Journalism, a former editor-in-chief of the Time magazine once said, can never be silent. That is its greatest virtue and its greatest fault. "It must speak and speak immediately, while the echoes of wonder, the claims of triumph and the signs of horror are still in the air".
At a time when the Indian media are a shining a light on some of the darkened crevices of our society, the journalism fraternity are accussed of having fallen unconsciously silent, as the fraternity suddenly finds their own dealings forced out of the shadows, as they become the story, as their faults are revealed and virtues reduced. The chances are you have either read the transcripts or heard the audio of the phone taps involving thirty journalists, including NDTV's group editor Barkha Dutt; Vir Sanghvi and the editor (languages) of the India Today group Prabhu Chawla; former managing editor Shankkar Aiyar; managing editor of The Financial Express MK Venu and The Economic Times assistant editor Ganapathy Subramaniam. There are indirect references to the editor-in-chief of the Hindustan Times Sanjoy Narayan.
Income Tax authorities probing possible tax evasions recorded these conversations over six months in 2008 and 2009 from the phone of powerful Bombay corporate lobbyist Niira Radia, whose clients include India's biggest corporate names, the Tata group and Mukesh Ambani's Reliance Industries. The backdrop is the so-called "2G scam", a much larger-and-ever widening scandal involving the dubious sale of telecommunication airwaves, or spectrum, for the second generation (2G) mobile phone networks. The sale, engineered by former Telecom Minister A Raja--whose appointment Niira Radia lobbied for--led to notional losses of more than Rs. 1 lakh to the Indian exchequer.
I see two immediate positives from the recent Mediagate. One, there appears to be more moral wrongdoing and silly talk than outright corruption; there is no evidence of payments. Two, the media have not stayed completely silent. The magazines Open and Outlook first published the raw transcripts and tapes, obtained they say from a petition filed before the Supreme Court by lawyer Prashant Bhushan, who asked for an investigation into Niira Radia's role in the 2G scandal.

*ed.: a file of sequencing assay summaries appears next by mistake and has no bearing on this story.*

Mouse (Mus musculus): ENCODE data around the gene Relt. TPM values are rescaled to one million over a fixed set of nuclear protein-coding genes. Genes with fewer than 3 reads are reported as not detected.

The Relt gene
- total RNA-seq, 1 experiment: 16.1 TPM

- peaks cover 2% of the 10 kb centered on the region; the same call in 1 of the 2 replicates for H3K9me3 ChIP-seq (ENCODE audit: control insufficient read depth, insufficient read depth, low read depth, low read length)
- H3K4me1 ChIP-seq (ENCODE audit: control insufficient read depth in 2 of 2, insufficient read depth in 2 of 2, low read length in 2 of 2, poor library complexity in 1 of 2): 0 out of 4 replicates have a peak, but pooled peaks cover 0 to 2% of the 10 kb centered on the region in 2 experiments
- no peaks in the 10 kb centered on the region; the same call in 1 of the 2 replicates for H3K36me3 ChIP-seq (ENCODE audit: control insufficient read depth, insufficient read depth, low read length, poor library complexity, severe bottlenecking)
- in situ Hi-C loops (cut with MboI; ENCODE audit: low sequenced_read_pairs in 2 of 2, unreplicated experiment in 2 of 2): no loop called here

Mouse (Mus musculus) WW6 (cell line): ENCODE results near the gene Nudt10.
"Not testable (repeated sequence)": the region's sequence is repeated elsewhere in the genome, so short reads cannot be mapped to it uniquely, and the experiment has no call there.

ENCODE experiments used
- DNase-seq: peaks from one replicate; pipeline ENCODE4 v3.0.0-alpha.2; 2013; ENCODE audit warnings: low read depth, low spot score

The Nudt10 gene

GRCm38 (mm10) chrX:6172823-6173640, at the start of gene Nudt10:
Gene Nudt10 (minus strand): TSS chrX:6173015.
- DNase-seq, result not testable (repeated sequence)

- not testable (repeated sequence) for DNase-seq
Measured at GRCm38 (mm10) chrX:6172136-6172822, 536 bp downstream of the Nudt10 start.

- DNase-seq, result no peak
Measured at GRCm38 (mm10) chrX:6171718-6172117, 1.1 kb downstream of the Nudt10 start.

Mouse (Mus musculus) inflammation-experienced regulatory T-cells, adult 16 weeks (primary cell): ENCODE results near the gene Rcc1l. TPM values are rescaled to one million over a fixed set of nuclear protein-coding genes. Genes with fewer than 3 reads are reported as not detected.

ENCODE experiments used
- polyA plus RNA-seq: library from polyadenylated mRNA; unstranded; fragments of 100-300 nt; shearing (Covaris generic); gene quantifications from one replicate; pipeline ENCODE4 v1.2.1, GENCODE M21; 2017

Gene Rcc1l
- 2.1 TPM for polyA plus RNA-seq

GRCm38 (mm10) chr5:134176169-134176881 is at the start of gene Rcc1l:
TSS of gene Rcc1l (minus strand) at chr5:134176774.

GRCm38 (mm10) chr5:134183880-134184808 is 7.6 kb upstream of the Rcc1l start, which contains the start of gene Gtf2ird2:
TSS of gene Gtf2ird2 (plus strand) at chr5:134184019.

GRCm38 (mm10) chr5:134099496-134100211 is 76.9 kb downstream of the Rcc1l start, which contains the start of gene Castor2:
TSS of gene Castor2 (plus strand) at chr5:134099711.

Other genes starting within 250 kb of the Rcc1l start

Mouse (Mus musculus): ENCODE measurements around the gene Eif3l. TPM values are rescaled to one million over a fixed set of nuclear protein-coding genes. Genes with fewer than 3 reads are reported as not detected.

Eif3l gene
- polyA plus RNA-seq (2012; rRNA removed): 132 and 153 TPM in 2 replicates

The government has now ordered investigators to find out who leaked the Niira Radia tapes, some of which were first delivered earlier this year as anonymous envelopes to many editors. Tata Group chairman Ratan Tata, whose conversations with Niira Radia also feature in the tapes, has moved the Supreme Court, calling the tapes an invasion of his privacy. These tapes, all high-quality recordings, are certainly not fake. Were the phone taps legal? Yes. They were authorized by the home secretary of India after a request from the income tax authorities.
Phones are routinely tapped in India, perhaps more than in any serious democracy. A range of government authorities listen, legally and illegaly, to phone conversations, as do corporate spies, illegally. I doubt whether if my mobile or my landline at home is significant enough to be tapped, but my local telephone authority at the exchange could do it--with or without my permission. It is rare, though, for transcripts to become public. Legal phone taps fall under the Indian Telegraph Rules, 1951 and any leak is a serious violation of the law and of privacy, as Ratan Tata rightly argues. These are leaks motivated by a noble purpose but to push as-yet unclear corporate or political agendas.
Yet, I am glad these conversations came to light. The liaisons between journalism, business and politics are not new, but the extent of these connections, the blurring of lines and the violation of public trust were certainly unknown to the public at large and unclear even to many of us who have chosen to steer clear of this cozy, make-believe world. I say make-believe because journalists delude themselves in thinking they can influence political choices, as they appear to be trying in some of the recordings. No minister has ever been picked or dropped on a journalist's recommendation. Many journalists had no qualms discussing a range of other murky business with Niira Radia--from story placements to "managing" a High Court judge.
It is always hardest to look within and acknowledge one's failings. That process has begun. This does not mean journalism will clean up it's image tomorrow morning. The era of what we call the "gifted journalist"-- who accepts gifts of silver, gold, land, preference shares and more from politicians and business--has been evident for years but still remains hidden from the public eye.
More of us are now writing about the recent Mediagate, confronting our compromises and the larger question of the compromised profession. On Wednesday night, NDTV's Barkha Dutt--a Padmashri awardee and a role model for many young people--subjected herself to grilling by her peers but did not acknowledge faults beyond "an error of judgment". We flinch now, as we should, from the taunts over Mediagate, I only hope it will push to cleanse, correct--at the very least, never stay silent again.